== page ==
Generally speaking, horse buyers get better deals when they compromise on perfect looks.

“I had a horse in the sale once that was in training with me. She didn’t go for very much because she was kind of ugly,” Zane admits. “She only brought around $10,000.

“But the guy that bought her got a great deal. She went on to make the finals the next year and won $18,000. Plus, she was eligible for the Sales Incentive Purse, where she won $21,000.

“Then her owner sold her for around $20,000. After her earnings, he ended up making $40-50,000 on the whole deal! It’s rare that happens, but it’s not impossible.”

Zane Davis - NRCHA Futurity Sale
Photo by Primo Morales

6. What about bridle horses?

Horses on high profile sales tend to bring retail prices instead of wholesale prices, and that’s especially true for finished bridle horses. You should expect to spend top dollar for a horse that’s highly trained anywhere you go.

“I have a standing order for bridle horses and buyers will pay upwards of $65,000 for them.”

It’s a classic case of getting what you pay for. Zane warns that a relatively cheap bridle horse may be priced low for a reason, which is why it’s important to check x-rays. 

For example, a horse that’s been in competition for many years could have soundness issues, which may explain why the owner is willing to part with the animal for such a rock bottom price.

Basically, if you’re trying to find a bridle horse for a bargain, you’re pretty much better off shopping for a unicorn.

Bridle Horse meme

7. If you’re bargain-hunting, shop where the horses are

Zane Davis’ favorite sale is the Fort Worth Select Yearling Sale during the NCHA Futurity in December. He likes the huge selection, which he says can keep horses from bringing high-end retail prices.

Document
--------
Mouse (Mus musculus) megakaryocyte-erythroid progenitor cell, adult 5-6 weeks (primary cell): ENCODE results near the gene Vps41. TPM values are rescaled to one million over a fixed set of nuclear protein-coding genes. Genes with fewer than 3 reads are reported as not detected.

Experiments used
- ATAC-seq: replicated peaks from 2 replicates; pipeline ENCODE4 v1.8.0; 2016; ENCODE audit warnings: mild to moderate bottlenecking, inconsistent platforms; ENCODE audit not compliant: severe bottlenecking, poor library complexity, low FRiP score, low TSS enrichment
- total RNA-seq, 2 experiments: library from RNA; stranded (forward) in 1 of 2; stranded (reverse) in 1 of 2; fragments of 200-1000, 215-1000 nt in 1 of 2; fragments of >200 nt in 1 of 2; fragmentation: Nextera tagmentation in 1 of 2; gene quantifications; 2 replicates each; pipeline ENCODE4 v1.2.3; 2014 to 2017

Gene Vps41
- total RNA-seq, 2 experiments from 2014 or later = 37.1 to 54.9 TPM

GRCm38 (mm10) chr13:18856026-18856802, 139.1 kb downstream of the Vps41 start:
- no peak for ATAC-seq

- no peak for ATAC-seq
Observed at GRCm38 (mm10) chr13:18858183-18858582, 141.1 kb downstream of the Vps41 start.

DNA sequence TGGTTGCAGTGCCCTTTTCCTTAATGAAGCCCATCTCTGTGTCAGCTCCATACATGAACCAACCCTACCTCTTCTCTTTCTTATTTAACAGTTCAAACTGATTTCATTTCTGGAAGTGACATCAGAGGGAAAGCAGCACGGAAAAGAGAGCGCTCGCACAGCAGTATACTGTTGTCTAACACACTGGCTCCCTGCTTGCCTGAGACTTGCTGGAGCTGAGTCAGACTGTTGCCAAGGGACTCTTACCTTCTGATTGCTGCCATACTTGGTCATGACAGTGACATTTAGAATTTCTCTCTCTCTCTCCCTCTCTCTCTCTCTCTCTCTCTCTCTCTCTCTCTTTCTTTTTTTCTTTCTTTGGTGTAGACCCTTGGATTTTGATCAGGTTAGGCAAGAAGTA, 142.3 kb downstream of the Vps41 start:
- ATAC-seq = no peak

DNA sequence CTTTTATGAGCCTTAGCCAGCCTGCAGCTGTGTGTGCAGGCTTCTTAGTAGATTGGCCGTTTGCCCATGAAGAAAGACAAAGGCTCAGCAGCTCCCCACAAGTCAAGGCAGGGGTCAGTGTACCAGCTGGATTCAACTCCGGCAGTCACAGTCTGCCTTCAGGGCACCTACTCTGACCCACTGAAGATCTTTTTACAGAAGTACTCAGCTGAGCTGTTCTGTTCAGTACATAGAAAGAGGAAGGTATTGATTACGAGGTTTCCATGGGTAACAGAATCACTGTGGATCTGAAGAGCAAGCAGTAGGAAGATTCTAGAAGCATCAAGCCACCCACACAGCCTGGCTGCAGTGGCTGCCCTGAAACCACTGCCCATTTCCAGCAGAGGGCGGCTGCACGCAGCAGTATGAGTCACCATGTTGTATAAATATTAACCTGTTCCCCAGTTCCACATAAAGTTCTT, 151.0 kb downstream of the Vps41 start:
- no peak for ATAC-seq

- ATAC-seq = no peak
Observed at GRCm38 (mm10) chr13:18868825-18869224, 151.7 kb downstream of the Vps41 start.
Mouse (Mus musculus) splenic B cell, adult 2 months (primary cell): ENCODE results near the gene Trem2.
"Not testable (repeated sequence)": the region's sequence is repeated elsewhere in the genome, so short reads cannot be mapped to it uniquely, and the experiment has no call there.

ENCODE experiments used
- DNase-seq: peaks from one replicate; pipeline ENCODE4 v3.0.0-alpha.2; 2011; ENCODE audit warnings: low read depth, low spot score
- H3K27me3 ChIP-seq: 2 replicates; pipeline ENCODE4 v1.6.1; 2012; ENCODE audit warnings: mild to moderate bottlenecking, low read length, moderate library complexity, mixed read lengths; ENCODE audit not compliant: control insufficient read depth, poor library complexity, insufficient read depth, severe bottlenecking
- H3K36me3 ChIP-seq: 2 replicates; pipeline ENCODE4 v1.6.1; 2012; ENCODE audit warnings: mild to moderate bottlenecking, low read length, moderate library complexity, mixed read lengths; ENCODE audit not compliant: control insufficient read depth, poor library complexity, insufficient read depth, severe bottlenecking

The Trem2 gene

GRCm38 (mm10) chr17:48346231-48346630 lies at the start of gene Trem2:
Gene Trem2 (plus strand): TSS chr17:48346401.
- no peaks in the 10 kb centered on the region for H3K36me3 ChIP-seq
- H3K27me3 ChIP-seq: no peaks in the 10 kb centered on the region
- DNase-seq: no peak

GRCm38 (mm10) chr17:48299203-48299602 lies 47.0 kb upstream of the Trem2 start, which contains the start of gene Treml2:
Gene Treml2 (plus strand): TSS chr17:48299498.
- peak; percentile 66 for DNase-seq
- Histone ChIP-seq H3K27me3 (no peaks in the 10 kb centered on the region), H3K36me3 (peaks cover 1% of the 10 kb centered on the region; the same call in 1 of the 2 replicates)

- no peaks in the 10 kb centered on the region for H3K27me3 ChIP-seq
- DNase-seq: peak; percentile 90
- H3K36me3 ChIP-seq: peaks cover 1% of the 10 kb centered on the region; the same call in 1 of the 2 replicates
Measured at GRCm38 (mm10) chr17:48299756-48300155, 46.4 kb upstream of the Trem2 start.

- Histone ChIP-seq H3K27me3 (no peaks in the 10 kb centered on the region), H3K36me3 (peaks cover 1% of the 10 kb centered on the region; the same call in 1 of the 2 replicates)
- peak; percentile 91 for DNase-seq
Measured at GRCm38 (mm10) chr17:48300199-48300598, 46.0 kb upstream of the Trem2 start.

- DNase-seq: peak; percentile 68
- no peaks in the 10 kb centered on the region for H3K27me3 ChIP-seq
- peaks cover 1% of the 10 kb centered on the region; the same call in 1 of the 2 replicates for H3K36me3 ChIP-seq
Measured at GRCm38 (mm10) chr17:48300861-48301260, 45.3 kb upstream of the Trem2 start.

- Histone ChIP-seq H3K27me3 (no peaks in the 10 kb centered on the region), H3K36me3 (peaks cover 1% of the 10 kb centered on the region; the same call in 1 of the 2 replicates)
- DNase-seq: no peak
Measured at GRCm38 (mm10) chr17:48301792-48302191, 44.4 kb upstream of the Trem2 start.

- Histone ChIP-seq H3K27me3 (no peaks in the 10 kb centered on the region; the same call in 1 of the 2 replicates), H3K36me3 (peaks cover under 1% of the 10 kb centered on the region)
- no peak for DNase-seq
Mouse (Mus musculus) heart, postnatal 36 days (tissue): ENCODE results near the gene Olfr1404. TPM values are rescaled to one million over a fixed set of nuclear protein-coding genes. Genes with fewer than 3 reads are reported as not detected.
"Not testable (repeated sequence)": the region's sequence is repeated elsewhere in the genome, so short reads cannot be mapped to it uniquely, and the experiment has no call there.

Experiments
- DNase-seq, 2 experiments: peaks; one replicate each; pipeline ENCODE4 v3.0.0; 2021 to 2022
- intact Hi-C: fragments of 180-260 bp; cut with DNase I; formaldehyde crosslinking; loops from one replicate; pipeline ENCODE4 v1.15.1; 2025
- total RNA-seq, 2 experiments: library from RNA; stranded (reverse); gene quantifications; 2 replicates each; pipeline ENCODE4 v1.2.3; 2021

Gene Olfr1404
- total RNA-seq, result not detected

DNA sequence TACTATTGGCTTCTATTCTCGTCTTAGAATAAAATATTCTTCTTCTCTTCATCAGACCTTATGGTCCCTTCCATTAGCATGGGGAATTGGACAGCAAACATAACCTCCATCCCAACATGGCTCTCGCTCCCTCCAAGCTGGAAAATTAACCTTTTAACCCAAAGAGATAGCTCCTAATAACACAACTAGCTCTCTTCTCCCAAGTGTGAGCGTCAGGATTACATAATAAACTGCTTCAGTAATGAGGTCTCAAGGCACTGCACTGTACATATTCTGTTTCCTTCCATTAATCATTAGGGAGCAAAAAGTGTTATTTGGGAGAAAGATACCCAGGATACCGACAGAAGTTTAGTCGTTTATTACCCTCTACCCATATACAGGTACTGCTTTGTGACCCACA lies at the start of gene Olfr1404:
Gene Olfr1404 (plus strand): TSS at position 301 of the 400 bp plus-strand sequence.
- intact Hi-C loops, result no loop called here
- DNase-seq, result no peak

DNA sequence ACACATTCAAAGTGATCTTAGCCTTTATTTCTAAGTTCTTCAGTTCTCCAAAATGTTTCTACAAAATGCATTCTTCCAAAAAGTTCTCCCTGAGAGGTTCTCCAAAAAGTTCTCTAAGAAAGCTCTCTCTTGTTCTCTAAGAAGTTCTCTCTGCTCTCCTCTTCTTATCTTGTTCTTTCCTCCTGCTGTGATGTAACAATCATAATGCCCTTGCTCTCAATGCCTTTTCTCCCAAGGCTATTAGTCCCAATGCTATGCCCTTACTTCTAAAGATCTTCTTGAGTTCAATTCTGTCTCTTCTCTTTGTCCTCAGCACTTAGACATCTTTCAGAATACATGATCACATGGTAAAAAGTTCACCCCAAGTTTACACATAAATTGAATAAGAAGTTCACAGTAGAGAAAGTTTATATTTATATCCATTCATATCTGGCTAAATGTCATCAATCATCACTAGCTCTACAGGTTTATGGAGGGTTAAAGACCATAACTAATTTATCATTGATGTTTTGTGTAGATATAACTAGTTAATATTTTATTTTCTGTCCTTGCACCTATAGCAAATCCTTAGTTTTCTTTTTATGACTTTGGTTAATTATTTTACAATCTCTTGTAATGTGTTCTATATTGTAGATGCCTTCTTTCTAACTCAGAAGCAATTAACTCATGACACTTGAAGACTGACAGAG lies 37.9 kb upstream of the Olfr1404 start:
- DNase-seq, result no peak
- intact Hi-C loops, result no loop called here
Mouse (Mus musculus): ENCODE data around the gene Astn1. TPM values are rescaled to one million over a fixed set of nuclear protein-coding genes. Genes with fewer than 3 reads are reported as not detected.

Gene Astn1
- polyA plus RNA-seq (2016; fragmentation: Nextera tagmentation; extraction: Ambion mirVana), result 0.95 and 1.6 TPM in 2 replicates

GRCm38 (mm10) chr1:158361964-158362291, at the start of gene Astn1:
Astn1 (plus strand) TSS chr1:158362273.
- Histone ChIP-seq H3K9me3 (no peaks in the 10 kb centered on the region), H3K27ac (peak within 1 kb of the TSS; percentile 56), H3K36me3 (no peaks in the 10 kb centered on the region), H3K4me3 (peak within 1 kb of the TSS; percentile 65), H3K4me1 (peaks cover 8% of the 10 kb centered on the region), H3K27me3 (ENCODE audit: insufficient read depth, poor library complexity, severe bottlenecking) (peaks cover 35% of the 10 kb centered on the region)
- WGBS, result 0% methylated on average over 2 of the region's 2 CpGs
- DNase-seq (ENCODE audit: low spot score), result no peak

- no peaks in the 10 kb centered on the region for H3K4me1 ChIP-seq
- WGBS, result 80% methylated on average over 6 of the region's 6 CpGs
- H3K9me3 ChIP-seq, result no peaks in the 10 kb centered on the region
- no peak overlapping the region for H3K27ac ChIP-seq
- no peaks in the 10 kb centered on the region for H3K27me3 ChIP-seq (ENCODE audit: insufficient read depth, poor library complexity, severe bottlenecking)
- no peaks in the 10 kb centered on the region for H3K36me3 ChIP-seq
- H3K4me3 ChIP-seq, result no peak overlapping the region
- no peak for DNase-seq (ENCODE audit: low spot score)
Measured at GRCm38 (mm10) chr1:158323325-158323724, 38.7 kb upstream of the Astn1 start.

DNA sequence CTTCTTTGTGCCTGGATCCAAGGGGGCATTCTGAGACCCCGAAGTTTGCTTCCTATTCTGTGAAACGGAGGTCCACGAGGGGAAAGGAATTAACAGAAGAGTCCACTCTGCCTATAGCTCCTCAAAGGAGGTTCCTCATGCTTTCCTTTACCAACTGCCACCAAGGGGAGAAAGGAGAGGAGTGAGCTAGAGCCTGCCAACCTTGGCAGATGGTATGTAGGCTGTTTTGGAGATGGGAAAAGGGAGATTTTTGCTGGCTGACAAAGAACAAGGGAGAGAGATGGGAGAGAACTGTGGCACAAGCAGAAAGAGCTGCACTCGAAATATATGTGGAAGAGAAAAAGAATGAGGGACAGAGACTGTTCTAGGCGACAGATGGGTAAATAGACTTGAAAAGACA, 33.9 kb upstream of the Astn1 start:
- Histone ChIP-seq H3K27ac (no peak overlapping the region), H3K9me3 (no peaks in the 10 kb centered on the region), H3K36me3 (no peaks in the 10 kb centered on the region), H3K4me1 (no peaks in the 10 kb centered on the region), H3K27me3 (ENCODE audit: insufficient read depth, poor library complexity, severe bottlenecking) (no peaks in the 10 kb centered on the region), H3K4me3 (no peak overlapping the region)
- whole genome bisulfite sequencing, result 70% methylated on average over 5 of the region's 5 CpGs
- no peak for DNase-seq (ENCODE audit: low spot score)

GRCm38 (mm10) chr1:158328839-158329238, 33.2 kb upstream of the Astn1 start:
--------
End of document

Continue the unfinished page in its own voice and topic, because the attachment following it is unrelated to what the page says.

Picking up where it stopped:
“Texas, in general, has more horses with great bloodlines. In Reno, the 3 or 4 sale highlights might bring more money than they would on a different sale,” Zane says. “In Fort Worth, there are 50 horses just like them, which helps bring the prices down.”

It’s a little like shopping at Costco vs. a boutique! They both have their place–it just depends what you’re looking for.

Zane Davis - NRCHA Futurity Sale
The NRCHA’s largest Premier Event, the Snaffle Bit Futurity, moves to Fort Worth, Texas, in 2017 – Photo by Primo Morales

Zane Davis’ Top 3 Sires

Keep an eye on bloodlines from these high performing studs:
Zane Davis - NRCHA Futurity Sale
Futurity championship winner, horse of the year title, and NCHA Hall of Fame stallion. METALLIC CAT is the second highest money-earning stallion in the history of NCHA.

Dual Rey
DUAL REY has offspring earnings of over $26 million. He is the only horse to ever sire Open futurity champions in the NCHA, NRCHA, and NSHA–all in the same year!

Zane Davis - NRCHA Futurity Sale
ONE TIME PEPTO is the 2015 NRCHA #4 All Time Leading Sire

About Zane Davis

Zane Davis operates his Idaho Falls, ID training program with the help of his wife Holly and their three children:  Zayle, Dawson, and Presley. He is one of only 13 riders to pass the million-dollar mark for earnings in the NRCHA.

Zane has won the Snaffle Bit Futurity, as well as the Hackamore Classic, Reserve Championship at the Stallion Stakes, and many more. Zane’s official bio on the NRCHA Million Dollar Rider page calls him a “fixture in the Open finals at every NRCHA Premier Event.”